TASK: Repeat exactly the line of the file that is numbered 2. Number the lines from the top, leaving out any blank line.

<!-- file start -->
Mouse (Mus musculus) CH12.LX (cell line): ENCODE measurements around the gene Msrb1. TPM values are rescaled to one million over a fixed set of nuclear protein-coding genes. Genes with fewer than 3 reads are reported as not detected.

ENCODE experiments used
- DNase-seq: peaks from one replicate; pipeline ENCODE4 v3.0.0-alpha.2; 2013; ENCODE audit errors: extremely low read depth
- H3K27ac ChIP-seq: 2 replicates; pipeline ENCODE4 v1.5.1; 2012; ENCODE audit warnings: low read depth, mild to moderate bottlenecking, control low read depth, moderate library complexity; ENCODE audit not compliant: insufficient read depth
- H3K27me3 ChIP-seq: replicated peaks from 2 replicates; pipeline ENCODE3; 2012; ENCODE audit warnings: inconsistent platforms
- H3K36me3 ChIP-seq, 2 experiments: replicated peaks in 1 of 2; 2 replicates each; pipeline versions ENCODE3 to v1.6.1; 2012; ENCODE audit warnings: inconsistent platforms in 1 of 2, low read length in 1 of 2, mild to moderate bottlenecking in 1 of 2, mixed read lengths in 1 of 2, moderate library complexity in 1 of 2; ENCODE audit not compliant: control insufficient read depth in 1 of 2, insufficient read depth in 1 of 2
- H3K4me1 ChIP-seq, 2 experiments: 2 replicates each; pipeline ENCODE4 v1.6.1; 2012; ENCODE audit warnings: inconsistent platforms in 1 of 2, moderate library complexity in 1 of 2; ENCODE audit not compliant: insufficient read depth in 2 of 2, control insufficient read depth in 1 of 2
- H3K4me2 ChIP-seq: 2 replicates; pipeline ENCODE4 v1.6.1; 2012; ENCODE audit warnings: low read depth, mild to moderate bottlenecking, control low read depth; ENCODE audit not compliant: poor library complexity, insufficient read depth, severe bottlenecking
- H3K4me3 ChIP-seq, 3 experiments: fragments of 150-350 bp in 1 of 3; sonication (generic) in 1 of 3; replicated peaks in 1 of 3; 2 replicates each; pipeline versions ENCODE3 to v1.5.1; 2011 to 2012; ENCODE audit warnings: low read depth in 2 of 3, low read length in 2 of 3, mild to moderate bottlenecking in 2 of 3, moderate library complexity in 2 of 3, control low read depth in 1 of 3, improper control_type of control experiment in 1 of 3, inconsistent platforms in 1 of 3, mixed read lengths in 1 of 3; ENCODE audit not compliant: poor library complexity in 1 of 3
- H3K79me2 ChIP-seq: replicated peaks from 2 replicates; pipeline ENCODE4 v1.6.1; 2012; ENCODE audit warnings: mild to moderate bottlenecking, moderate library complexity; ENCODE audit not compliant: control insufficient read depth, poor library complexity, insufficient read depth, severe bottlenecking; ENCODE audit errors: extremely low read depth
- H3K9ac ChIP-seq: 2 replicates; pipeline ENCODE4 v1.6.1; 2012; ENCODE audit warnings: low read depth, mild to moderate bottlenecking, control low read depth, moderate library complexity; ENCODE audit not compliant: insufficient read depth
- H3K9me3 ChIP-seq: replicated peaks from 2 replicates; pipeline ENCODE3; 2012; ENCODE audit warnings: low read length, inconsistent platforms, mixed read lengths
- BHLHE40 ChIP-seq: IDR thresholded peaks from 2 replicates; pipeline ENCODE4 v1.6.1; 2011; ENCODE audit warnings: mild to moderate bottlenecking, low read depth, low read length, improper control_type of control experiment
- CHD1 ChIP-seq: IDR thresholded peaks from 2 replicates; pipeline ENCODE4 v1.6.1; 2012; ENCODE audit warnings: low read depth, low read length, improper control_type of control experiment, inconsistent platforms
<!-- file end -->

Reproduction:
ENCODE experiments used